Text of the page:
The New York power of attorney is a document that enables one person, the principal, to authorize another person, the agent, to act on their behalf before third parties.
The principal can determine the scope of authorization they give to the agent. Namely, they can:
Scope of Authorization
Determine when it becomes and stops being effective
Specify the towers they delegate to the agent
List the third parties before which the agent can represent the principal
Choose whether a power of attorney will spring into effect
Based on the factors mentioned above, the principal should choose a different type of power of attorney.
Types of Power of Attorney in New York
New York Durable (Statutory) Power of Attorney Requirements
The main feature of this type of New York power of attorney is that it remains effective even after the principal becomes incapacitated. Legal incapacity can be caused by a coma, a mental illness, or any other situation where an individual cannot take care of their physical safety and health.
New York General (Financial) Power of Attorney Requirements
This type of New York power of attorney enables the principal to give broad authorization to undertake any necessary financial activity in the principal’s best interest.
New York Limited (Special) Power of Attorney Requirements
The principal uses the limited power of attorney to authorize the agent only for actions listed in the document. Any action the principal takes outside of the scope provided in the power of attorney will not be valid.
New York Parental (Minors) Power of Attorney Requirements
Suppose a parent or guardian of a minor in New York wants to authorize another person to make decisions about the minor's health, education, and other matters. In that case, they can use the parental power of attorney.
New York Medical Power of Attorney Requirements
This type of power of attorney enables the agent to make decisions about the principal’s health treatment. In New York, this document is also called the “Health Care Proxy,” and its signature requires the presence of two adult witnesses. (PBH § 2981)
New York Springing Power of Attorney Requirements
If you wish your power of attorney to become effective as of a certain date or after a certain event, you should use the New York springing power of attorney. In practice, people usually set their power of attorney to become effective after they become incapacitated.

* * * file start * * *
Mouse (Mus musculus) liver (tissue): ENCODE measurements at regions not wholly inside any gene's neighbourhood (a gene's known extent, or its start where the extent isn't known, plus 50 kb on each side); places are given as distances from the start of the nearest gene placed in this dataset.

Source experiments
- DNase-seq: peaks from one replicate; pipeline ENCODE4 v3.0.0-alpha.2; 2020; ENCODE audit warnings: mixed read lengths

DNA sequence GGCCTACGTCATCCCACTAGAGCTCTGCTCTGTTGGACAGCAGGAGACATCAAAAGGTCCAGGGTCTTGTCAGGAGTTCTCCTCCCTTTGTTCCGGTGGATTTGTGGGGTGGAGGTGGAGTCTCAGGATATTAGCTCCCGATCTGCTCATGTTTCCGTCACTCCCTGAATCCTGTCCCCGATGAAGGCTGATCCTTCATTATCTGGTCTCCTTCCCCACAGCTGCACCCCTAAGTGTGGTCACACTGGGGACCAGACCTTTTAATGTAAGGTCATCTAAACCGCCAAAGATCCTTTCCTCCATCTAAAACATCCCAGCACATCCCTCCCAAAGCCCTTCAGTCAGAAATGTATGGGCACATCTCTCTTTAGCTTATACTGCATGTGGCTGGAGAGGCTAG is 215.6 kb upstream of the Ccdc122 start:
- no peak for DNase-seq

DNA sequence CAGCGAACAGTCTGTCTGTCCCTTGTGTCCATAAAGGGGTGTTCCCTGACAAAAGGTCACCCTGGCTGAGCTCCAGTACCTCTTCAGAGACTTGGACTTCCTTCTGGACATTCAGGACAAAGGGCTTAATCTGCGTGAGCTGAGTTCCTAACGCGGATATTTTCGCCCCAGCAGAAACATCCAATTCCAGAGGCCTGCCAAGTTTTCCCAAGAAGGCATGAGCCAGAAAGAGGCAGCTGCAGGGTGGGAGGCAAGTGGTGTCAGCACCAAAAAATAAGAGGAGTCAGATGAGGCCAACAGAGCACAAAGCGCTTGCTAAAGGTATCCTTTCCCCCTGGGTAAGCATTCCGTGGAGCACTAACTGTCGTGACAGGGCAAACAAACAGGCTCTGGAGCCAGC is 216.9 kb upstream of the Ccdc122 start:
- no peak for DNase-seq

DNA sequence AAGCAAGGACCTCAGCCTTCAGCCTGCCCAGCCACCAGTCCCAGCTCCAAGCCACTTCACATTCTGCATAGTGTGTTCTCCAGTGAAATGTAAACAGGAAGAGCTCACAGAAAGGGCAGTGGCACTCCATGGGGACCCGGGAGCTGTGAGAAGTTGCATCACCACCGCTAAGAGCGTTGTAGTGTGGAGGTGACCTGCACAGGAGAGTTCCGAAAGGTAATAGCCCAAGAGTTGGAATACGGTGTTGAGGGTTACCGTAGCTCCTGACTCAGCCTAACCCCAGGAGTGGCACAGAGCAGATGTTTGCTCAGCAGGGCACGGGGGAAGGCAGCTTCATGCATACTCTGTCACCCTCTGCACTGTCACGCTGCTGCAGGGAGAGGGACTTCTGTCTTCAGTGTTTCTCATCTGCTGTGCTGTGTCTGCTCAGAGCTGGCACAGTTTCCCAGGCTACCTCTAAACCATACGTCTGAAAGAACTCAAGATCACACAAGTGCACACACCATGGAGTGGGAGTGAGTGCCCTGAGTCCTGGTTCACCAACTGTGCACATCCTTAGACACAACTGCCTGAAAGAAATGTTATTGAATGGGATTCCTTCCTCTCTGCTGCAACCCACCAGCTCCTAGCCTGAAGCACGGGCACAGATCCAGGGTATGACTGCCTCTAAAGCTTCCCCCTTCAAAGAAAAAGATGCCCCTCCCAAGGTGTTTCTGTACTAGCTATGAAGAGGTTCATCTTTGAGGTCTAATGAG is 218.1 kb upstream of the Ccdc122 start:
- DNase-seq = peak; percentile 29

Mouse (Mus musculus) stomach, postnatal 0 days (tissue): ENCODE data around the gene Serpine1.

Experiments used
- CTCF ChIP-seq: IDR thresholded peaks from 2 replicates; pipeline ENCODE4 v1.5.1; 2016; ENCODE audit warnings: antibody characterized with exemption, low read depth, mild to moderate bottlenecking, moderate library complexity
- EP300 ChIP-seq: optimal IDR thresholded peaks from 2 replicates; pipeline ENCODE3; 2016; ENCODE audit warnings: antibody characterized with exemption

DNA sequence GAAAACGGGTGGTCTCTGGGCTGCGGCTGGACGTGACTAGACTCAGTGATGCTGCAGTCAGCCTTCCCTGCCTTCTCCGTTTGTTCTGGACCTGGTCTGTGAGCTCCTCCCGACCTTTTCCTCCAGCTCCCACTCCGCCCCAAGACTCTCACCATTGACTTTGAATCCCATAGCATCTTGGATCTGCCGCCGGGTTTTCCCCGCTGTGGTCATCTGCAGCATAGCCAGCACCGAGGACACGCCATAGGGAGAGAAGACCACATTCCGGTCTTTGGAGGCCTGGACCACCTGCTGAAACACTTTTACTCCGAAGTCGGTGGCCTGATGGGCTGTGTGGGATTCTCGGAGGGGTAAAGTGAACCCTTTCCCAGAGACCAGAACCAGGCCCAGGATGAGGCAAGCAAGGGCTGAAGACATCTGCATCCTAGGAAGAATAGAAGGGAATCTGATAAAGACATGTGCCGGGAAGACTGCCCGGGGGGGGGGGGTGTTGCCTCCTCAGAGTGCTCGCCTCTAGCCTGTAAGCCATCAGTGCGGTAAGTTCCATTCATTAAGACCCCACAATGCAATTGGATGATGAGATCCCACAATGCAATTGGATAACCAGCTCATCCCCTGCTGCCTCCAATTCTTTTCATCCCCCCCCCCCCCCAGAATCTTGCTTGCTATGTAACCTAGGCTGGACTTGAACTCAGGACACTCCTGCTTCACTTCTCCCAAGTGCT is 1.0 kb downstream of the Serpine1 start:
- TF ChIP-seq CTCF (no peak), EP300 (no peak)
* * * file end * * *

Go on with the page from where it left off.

New York Vehicle Power of Attorney Requirements
The principal can use this power of attorney to authorize another person to sell or purchase a vehicle on their behalf. Additionally, the agent can apply for the vehicle title and registration at the New York Department of Motor Vehicles.
New York Revocation Power of Attorney Requirements
This type of power of attorney is used to revoke previously issued powers of attorney. After the revocation, the principal should inform the agent and all the third parties the agent is interacting with on the principal’s behalf for the revocation to be effective.
New York Tax Power of Attorney Requirements
You can use this type of power of attorney to authorize your accountant or another tax professional to represent you before the New York tax authorities. They can obtain information from the tax office, submit tax returns, and execute other tax-related activities.
New York Real Estate Power of Attorney Requirements
The principal can use the New York real estate power of attorney to authorize their real estate agent or another legal or natural person to complete the real estate transaction or manage the real estate property on their behalf.
Legal Requirements for a Power of Attorney in New York
According to the New York General Obligation Law, a power of attorney executed in the state of New York must fulfill the following requirements:
Written or printed. The letters must be printed in letters that are legible and at least twelve points in size.
Principal signature. The principal or another person in the principal’s presence and direction must sign the power of attorney.
Agent signature. The document must also be signed and dated by the agent.
Witnesses. The document must be signed by two adult witnesses that are not listed as agents, co-agents, or successor agents. Additionally, the notary can also serve as a witness.